An In-Depth Look At Working With Motion Vectors

An In-Depth Look At Working With Motion Vectors

James Whiffin takes an in depth look at using Motion Vectors for production showing setups in Autodesk Maya using Mental Ray, and with compositing and using Motion Vector information in Nuke and After Effects.

This tutorial goes in-depth into using motion vectors for production. We’ll look at their limitations and how to solve those problems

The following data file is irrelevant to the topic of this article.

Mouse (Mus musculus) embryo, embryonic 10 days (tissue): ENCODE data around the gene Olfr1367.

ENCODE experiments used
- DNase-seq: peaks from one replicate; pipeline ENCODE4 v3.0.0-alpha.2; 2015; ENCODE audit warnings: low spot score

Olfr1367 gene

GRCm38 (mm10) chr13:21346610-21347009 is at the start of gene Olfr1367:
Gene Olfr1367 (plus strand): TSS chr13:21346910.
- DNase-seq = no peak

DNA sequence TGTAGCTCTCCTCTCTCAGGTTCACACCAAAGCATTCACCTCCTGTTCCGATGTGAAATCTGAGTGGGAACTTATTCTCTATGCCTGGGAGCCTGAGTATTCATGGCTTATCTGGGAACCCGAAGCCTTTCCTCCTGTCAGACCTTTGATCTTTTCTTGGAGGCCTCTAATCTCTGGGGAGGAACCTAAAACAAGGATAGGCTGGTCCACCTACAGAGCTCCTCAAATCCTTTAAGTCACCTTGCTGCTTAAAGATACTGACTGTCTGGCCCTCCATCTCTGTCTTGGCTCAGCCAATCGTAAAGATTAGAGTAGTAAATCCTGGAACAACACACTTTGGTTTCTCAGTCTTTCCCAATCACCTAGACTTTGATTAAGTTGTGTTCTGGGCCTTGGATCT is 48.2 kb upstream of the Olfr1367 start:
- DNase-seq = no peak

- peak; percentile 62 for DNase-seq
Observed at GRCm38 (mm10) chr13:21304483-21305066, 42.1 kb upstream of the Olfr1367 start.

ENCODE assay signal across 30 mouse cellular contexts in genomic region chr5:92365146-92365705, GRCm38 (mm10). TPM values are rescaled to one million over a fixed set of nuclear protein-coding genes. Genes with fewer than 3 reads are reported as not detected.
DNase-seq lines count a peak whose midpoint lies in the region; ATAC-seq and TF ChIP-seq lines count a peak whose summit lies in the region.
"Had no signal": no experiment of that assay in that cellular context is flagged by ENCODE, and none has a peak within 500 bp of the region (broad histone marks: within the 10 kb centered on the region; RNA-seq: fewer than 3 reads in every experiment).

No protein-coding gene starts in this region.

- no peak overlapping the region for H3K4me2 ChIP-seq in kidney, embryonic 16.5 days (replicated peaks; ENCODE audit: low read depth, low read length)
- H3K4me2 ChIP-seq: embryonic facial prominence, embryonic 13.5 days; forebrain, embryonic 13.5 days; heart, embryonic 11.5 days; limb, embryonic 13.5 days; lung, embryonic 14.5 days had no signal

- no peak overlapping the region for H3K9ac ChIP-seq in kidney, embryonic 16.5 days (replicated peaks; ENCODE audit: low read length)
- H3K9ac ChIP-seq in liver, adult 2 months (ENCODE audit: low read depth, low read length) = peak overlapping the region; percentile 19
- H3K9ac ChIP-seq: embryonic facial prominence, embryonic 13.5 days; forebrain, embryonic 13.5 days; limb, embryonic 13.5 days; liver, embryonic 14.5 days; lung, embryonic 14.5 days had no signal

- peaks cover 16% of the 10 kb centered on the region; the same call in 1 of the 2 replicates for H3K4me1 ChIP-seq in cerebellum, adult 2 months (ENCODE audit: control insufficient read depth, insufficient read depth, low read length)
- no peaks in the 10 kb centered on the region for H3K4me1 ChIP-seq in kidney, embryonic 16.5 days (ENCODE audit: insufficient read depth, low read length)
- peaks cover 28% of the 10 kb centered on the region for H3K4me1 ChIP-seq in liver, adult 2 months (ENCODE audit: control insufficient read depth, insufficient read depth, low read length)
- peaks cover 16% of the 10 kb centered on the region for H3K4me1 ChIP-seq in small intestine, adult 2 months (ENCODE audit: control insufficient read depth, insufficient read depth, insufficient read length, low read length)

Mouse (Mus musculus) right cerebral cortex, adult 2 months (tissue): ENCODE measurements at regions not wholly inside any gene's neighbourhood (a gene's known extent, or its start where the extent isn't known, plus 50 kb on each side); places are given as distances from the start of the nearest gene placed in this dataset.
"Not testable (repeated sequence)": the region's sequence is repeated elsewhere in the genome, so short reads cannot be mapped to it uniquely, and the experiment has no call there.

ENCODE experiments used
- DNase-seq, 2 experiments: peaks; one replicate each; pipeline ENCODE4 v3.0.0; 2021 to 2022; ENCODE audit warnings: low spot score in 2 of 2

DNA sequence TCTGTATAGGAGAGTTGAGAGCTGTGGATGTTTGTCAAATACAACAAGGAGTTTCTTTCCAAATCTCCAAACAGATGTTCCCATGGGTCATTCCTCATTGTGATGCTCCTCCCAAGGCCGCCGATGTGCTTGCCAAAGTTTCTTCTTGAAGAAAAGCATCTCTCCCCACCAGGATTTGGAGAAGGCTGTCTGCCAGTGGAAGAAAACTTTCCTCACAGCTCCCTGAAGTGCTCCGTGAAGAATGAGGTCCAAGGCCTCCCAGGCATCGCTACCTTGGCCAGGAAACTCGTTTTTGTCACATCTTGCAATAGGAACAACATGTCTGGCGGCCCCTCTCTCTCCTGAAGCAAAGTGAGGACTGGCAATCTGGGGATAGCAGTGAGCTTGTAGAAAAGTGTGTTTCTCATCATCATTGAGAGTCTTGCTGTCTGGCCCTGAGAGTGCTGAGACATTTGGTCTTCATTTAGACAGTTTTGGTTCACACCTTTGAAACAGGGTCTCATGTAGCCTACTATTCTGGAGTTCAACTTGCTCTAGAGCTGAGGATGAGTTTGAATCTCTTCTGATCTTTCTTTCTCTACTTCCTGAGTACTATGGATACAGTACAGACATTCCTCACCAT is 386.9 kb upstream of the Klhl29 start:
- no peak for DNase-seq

Creating a beauty pass render alone is fine for tests and style frames, however in the end you really want to be generating multiple passes for every component of the rendered image to remain flexible in pst production. Rendering a Motion Vector pass will essentially render motion blur information without actually rendering the motion blur at all, providing a speed increase in render times, and the flexibility of better controlling the motion blur in a compositing application such as After Effects or Nuke. Of course with After Effects you need some 3rd party tools to be able to use Motion Vectors effectively, using REvision Effect’s RSMB (reelSmart Motion Blur), where Nuke has built in tools to handle such a composite. Check out the article for An In-Depth Look At Working With Motion Vectors here.

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